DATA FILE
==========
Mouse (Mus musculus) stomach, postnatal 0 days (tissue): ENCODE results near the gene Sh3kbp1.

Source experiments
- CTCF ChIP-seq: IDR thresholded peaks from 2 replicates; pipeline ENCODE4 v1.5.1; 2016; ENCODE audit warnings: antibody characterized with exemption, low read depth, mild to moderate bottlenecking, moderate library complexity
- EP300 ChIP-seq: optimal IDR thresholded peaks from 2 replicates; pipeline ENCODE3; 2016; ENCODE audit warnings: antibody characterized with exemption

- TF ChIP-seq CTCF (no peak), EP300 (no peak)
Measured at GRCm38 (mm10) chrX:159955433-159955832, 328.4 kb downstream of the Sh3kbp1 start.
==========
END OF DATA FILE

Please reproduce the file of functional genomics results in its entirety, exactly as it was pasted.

Mouse (Mus musculus) stomach, postnatal 0 days (tissue): ENCODE results near the gene Sh3kbp1.

Source experiments
- CTCF ChIP-seq: IDR thresholded peaks from 2 replicates; pipeline ENCODE4 v1.5.1; 2016; ENCODE audit warnings: antibody characterized with exemption, low read depth, mild to moderate bottlenecking, moderate library complexity
- EP300 ChIP-seq: optimal IDR thresholded peaks from 2 replicates; pipeline ENCODE3; 2016; ENCODE audit warnings: antibody characterized with exemption

- TF ChIP-seq CTCF (no peak), EP300 (no peak)
Measured at GRCm38 (mm10) chrX:159955433-159955832, 328.4 kb downstream of the Sh3kbp1 start.